You should see what it’s like right now in this clubhouse. There is unbelievable energy. Everyone’s up. We have all the young guys who were called up. We have Randy Johnson back. And we took two games from the Rockies and are ready, believe me, for the third. And then the Dodgers.
Here’s an example of the mood this team is in – at least this is how it was a few hours before Wednesday’s game.
While we were stretching before BP, and Bochy was walking out of the dugout after his daily meeting with the reporters, the music that’s always blaring through the loudspeakers suddenly went silent. We knew what was coming, but Bochy didn’t. Up on the big screen in center field. There was a video montage of Bochy’s career, at least as it was through his time at the Padres. It showed him as a player then as a young manager. The showing was arranged by a player who shall remain nameless.
“Somebody turn that off,” Bochy said, turning his back to the screen. “Who did this?”
All of us, of course, watched every moment then clapped when it was over.
I guess you could say we were pretty loose.
Every race to the postseason has its own rhythm. You can’t really compare my time with the Angels to the Giants now. You have different players, different personalities. We have been so up and down. I’m sure there are people who wrote us off last week and jumped back on the bandwagon after beating the Rockies in the first two games of this series. We knew we had games left – crucial games left – that could turn this around.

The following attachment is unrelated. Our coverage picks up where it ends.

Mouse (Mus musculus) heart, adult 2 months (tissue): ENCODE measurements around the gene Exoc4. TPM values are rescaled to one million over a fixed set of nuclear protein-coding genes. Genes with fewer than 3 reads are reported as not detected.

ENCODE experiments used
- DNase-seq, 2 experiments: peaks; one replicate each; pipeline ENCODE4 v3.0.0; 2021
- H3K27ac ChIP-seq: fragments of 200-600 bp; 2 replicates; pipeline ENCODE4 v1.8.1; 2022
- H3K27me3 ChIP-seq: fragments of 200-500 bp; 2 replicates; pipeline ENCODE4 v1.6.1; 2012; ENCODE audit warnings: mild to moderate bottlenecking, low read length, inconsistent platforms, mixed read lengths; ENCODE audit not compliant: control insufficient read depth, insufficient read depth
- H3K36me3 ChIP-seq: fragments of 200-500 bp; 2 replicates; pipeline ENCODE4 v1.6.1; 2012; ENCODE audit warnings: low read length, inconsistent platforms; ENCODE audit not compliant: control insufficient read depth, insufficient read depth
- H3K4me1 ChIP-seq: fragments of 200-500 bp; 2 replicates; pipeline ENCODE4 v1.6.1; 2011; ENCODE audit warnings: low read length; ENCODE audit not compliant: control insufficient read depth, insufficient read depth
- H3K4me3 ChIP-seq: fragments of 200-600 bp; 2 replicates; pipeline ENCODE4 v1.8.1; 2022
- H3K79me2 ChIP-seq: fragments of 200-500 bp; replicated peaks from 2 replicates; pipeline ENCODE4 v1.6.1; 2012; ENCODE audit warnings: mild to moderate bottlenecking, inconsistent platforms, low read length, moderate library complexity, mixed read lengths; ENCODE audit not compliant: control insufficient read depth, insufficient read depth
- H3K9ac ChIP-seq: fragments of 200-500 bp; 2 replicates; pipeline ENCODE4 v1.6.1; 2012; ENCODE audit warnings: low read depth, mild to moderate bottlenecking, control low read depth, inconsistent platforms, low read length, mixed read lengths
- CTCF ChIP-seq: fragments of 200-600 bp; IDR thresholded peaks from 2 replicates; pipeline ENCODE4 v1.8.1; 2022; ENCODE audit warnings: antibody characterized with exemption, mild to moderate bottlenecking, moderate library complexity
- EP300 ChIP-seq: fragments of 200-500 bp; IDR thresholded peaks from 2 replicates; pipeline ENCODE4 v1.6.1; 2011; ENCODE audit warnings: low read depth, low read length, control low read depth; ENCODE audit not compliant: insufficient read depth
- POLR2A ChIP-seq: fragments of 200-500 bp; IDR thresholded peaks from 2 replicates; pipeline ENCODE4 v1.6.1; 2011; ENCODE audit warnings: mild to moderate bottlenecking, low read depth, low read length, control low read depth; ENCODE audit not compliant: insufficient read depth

I ended yesterday’s post saying it’s impossible not to be excited and ready to play with this team.
Juan Uribe is one of those guys who seems to carry a current of electricity inside him. He makes things happen whether he’s in the clubhouse or on the field. Before games, he’s at the center of the fierce Domino games at the table near my locker. He, Renteria, Brian Wilson and a few others are there slamming the tiles down and hooting at each other. On the field, well, you’ve seen what he can do. Two home runs and a triple yesterday. He always finds a way to get us going and keep us fired up.
Then there’s Pablo, who continues to amaze all of us. That play yesterday at first? He was like Superman flying to right to stop that ball. He might not look like your typical star athlete, but he’s such a natural. He has all the tools. He’s fast. He’s strong. Look at his forearms. They’re huge. He’s incredibly agile – you have to be agile to play third base, first base and catcher. Plus he can hit. He’s the whole package.